As a Play Therapist, when you hear the word play, what images come to mind? Do you see an active, energetic scene with puppets dancing and jumping? Or is it more along the lines of quiet engagement between therapist and child processing an art creation, or Sandtray? Might you be seeing in your mind’s eye a lively storytelling narrative, or peacefully sharing a collection of worry stones? Chances are, the first image that comes to mind is a representation of your Play Spirit.
Just like our own personalities influence our day to day interactions with the world, our role as Play Therapists is also guided by a unique set of characteristics and inner attributes, creating a playful demeanor that is superbly individualized for your work.
On a recent trip to the 2011 Association for Play Therapy Conference, I found myself among many wonderful, esteemed colleagues. Some were healers and authors I have looked up to for nearly 20 years, and some were new to my world. Revering their work, it is easy to be in well-deserved awe of their practice style…outstanding personal approaches that provided healing to collective thousands. What I started to see was that part of their healing magic was their differences in styles. While many may have subscribed to the same Play Therapy approaches, it was their inner spirit that made that work come alive. A quote that illustrates this best was spoken in a workshop at this same conference: David Crenshaw, author of numerous Play Therapy publications, reminded us all that “You are your own unique form of genius.”
What does that mean to you? The way YOU play is just right. Having taught this for years to growing Play Therapists, I developed a new appreciation of that, which is the inspiration for this writing.
The National Institute for Play teaches us about several play personalities. By nature, we might be the Storyteller, the Joker, the Mover, or even the Artist. We may offer play healing by sharing collections, musical moments, or by performing. Most of us will have combinations of these. Let’s extend this by considering that not only do we have a Play Personality, but a Play Spirit. Think of this as the brilliant and compelling combination of any of these play personalities, combined with our own specialized way of making them come to life.
If our Play Personality is our language, then our Play Spirit is the dialect. This is what gives shape to our “unique genius” that we then bring to our therapy rooms. Your Play Spirit is made up of subtleties, nuances, and the jewels of your own inner child. It is how your full play personality makes itself known and can be most easily characterized by the way you Energize and Spiritualize your play.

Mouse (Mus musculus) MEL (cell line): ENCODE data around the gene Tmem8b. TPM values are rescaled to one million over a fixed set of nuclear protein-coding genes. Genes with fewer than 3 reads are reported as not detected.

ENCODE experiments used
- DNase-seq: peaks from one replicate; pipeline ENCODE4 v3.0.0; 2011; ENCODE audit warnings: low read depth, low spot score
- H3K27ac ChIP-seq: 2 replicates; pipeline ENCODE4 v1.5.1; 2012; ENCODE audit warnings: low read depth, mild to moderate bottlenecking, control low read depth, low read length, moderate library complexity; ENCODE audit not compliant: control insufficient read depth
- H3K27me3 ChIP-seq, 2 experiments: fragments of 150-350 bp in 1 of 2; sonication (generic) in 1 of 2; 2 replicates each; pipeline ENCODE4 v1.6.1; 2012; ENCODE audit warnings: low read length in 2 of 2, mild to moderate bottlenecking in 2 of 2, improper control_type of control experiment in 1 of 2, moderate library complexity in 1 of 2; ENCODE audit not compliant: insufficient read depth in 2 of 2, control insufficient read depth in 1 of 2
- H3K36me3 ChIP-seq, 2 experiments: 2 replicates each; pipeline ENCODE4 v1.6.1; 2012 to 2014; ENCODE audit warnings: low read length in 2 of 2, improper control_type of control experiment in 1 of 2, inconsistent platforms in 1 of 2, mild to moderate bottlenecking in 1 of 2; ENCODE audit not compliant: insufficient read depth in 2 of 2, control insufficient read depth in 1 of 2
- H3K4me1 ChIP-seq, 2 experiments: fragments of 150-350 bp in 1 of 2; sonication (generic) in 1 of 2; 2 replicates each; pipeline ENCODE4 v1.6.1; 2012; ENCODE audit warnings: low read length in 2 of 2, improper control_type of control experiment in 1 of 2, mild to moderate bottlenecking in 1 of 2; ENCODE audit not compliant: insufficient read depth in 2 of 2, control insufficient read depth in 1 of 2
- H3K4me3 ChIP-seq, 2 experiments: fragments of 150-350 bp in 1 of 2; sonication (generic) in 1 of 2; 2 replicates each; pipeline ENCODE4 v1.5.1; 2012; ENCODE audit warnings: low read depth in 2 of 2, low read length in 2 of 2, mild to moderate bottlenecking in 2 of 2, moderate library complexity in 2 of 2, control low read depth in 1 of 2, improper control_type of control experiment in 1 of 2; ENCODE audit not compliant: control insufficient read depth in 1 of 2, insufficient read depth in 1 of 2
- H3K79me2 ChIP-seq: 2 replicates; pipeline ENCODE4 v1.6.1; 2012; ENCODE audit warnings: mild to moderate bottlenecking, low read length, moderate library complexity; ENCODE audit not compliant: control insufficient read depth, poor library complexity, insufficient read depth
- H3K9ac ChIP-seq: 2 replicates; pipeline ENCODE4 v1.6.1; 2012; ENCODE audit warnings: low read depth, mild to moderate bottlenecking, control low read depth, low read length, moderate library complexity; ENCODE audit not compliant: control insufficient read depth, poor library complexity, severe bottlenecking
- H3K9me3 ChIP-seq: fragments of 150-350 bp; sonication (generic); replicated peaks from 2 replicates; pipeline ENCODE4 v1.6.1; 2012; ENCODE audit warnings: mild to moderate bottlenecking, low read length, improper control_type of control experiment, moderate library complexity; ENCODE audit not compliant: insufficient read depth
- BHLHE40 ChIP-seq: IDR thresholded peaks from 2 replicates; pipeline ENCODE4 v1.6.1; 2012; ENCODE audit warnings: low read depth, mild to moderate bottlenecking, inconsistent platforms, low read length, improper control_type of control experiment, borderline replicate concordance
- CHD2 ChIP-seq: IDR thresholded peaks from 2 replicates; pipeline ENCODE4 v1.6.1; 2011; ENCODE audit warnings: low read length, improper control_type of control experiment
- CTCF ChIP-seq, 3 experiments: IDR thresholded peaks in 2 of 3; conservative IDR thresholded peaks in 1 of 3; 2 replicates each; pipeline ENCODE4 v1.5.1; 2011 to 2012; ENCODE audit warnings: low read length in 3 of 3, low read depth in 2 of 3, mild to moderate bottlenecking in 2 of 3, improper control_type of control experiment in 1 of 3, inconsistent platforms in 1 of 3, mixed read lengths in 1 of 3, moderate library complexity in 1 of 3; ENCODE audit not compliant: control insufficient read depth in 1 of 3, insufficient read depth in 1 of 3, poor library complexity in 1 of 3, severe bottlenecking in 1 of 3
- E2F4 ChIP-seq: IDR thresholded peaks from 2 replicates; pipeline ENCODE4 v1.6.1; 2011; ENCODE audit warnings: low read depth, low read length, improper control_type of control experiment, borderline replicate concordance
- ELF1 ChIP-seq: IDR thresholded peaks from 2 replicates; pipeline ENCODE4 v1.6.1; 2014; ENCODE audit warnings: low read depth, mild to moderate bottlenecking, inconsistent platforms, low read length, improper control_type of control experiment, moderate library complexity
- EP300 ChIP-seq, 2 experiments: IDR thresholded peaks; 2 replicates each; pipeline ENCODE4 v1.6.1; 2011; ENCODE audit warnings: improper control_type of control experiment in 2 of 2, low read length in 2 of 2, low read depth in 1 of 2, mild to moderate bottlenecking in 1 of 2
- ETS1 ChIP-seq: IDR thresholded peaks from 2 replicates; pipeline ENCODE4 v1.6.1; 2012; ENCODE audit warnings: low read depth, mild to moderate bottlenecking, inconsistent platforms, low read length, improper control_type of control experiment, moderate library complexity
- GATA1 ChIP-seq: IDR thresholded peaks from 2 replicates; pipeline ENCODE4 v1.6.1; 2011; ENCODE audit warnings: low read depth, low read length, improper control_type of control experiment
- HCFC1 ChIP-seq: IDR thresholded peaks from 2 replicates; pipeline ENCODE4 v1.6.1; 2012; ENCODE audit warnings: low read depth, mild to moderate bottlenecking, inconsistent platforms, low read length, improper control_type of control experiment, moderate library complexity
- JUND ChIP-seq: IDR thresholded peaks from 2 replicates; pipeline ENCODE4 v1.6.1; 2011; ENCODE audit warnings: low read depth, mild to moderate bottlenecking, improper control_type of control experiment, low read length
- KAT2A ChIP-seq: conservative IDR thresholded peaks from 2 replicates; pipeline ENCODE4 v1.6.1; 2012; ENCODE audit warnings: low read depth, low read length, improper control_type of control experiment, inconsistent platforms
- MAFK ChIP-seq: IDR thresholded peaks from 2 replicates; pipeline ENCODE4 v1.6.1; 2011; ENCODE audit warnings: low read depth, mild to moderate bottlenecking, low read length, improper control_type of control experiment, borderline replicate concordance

Energize –This is the way you convey energy. How does your energy pour out of you? Is it active, or more quiet? Energy does not mean only kinesthetic, or action-based. Your playful energy may be quite present in stillness. Quiet moments of play can be filled with the exhilaration of healing as much as movement-based sessions.
Spiritualize – This is how your play shows reverence for the child’s sacredness, his miraculous being and in the gift of sharing the space and path with him. It’s how you are fully present with the child, delighting in his existence. This is something that no one therapist can do the same.
The portrait of a Play Therapist is colorful, textured, dynamic, and one of a kind. Remember that the nature of your own playful spirit may or may not directly match what the client brings into your room. But that does not always mean there is not a goodness of fit; perhaps your style of play will introduce him to a new way of healing, and his interactions will continue to teach you about new ways to speak the language of play. Your Play Spirit is your authentic way of creating playful synchronicity with a child, as original to the Play Therapist as is the child with whom they share this sacred time. We honor the individuality of each child; do the same for you and let yourself be the Play Therapist you were meant to be!
© Copyright 2011 by Cherie Spehar, LCSW, ACTP, RPT-S. All Rights Reserved. Permission to publish granted to GoodTherapy.org.
The preceding article was solely written by the author named above. Any views and opinions expressed are not necessarily shared by GoodTherapy.org. Questions or concerns about the preceding article can be directed to the author or posted as a comment below.